How to Grow Sage

It’s nice to have one big, reliable sage bush at the corner of the garden. One plant usually provides enough herb for most families, and its flowers are strongly attractive to wild and domesticated bees. Even hummingbirds will stop for a sip. Propagating by cuttings is easier with sage than growing from seed, but both can be achieved with a little care. Follow along with this handy How to Grow Sage from seeds Guide and grow some flavour. Great fresh or dried.!

Latin
Salvia officinalis
Family: Lamiaceae

Difficulty
Easy but slow

Season & Zone
Season: Warm season
Exposure: Full sun
Zone: Hardy to Zone 5

Timing
Start indoors mid-February to mid-April. Transplant out or direct sow starting mid-April. Starting indoors may be more reliable, particularly if using bottom heat and maintaining optimal soil temperature at 15-21°C (60-70°F). Seeds should sprout in 2 to 3 weeks.

Starting
Sow seeds 3mm (1/8″) deep, and keep soil just moist, not wet. Thin to 45-60cm (18-24″) apart.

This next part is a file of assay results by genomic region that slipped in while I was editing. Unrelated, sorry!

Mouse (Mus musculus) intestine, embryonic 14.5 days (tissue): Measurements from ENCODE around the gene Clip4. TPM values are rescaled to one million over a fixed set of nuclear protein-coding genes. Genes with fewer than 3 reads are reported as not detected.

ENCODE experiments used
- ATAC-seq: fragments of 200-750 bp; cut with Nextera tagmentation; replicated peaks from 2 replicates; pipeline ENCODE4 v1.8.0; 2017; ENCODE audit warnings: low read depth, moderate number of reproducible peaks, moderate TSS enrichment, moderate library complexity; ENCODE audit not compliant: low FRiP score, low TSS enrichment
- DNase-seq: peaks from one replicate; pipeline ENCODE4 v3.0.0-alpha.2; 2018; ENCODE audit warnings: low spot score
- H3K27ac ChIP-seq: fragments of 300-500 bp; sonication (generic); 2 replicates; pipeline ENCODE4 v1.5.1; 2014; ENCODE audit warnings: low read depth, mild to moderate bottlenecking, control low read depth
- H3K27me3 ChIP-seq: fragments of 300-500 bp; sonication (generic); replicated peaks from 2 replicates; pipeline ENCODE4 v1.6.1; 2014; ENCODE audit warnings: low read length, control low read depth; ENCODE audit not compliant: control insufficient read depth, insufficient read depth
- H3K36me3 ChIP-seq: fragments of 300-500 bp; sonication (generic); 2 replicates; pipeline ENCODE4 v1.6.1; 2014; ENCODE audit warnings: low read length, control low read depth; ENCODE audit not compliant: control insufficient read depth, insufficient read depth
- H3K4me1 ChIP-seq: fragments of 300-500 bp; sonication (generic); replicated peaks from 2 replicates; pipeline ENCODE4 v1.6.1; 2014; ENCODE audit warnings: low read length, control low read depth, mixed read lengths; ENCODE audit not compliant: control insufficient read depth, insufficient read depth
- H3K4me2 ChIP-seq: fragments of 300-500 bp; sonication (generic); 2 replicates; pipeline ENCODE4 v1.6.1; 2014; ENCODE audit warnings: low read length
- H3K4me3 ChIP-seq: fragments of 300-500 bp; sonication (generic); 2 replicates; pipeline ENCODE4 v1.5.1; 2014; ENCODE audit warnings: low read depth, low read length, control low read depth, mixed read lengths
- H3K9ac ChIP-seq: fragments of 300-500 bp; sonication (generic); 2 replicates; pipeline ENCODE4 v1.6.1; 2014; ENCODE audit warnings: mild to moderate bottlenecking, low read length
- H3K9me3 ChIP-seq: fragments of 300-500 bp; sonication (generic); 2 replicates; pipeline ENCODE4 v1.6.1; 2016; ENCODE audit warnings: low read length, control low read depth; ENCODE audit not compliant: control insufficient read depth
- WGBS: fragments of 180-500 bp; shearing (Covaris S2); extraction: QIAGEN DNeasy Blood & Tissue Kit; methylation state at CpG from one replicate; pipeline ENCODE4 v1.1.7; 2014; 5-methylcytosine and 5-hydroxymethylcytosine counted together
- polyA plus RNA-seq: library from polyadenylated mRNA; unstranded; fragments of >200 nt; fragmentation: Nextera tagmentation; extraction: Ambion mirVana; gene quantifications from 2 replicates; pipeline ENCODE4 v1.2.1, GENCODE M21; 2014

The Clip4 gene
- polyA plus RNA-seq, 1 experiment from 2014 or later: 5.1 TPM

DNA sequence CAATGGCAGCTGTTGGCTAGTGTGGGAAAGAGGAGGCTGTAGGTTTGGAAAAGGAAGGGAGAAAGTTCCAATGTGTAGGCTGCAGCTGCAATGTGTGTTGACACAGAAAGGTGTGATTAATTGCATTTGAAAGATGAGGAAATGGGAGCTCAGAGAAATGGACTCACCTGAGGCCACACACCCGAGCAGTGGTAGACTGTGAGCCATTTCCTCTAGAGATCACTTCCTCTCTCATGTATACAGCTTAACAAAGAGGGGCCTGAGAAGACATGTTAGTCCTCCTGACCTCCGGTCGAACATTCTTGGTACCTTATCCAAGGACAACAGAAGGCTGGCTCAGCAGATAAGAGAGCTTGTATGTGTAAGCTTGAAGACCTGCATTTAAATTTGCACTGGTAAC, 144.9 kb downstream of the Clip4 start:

Growing
In spring, trim established plants back by a third to encourage new growth. Once the flowers have finished in June/early July, trim the plants back again. A second bloom sometimes follows, and this pruning will keep plants bushy and compact. After a few years, sage bushes can become quite large. Keep in check by pruning.

Companion Planting
Sage repels both the cabbage moth and the carrot rust fly, so it’s a great all around companion plant in the vegetable garden. Do not, however, plant it near cucumbers, which are sensitive to aromatic herbs.

More on Companion Planting.

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